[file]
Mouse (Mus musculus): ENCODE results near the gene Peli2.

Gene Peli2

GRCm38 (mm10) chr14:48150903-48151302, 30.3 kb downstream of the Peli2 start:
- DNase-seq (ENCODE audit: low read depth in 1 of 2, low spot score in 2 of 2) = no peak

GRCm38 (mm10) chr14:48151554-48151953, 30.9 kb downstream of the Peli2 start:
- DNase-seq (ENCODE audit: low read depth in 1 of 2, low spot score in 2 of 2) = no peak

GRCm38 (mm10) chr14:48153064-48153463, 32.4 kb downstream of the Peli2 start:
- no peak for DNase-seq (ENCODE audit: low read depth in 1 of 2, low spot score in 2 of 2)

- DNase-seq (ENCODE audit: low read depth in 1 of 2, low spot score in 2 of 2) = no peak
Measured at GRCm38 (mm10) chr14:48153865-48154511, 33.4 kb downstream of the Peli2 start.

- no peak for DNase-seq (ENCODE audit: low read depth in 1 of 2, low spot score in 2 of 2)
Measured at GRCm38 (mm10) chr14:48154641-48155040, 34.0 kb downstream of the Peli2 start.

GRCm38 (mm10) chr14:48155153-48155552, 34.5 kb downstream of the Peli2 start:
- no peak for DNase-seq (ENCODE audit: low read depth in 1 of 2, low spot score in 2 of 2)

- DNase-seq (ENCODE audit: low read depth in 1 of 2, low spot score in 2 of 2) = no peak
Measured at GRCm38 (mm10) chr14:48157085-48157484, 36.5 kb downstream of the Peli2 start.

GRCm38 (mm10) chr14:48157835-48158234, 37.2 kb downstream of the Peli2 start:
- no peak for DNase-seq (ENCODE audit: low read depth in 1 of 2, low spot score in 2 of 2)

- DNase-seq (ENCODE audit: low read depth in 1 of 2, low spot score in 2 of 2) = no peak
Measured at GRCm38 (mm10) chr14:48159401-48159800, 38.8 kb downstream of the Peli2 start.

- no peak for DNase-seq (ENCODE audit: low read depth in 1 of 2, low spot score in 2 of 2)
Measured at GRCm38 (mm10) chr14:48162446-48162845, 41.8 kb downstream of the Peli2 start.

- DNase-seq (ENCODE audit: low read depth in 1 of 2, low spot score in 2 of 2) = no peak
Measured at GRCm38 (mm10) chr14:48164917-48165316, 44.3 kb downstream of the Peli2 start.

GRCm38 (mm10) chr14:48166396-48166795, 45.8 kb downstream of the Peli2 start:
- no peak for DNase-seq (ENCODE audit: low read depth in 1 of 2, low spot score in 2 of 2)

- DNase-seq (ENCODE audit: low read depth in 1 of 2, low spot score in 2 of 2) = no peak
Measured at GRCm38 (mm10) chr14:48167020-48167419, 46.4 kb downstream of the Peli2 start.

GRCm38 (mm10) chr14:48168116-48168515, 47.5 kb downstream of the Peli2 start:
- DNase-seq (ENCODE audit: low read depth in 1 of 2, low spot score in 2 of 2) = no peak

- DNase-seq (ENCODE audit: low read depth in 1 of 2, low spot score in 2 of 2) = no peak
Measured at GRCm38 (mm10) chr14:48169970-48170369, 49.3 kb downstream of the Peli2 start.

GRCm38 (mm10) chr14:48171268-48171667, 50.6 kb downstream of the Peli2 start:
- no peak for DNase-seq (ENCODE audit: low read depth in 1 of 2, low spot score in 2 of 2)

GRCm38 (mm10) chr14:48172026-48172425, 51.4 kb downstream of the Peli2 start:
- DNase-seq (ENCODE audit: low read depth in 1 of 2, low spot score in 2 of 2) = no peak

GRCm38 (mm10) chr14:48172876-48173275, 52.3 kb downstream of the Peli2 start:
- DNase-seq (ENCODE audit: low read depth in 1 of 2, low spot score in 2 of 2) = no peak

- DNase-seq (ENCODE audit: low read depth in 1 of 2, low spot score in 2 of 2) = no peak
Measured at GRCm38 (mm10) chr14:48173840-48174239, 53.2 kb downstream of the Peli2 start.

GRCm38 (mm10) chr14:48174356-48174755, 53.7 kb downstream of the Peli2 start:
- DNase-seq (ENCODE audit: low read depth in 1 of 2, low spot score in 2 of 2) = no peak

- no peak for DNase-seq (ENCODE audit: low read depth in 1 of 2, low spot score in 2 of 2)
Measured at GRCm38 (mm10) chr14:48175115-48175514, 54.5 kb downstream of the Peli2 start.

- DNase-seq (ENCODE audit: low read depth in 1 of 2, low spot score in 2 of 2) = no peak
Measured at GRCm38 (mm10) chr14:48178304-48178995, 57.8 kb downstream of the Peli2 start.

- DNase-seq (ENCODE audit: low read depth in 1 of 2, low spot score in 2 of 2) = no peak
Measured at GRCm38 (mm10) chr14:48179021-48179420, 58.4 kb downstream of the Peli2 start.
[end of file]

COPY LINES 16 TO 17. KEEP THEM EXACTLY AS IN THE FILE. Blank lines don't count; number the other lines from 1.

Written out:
Measured at GRCm38 (mm10) chr14:48157085-48157484, 36.5 kb downstream of the Peli2 start.

GRCm38 (mm10) chr14:48157835-48158234, 37.2 kb downstream of the Peli2 start: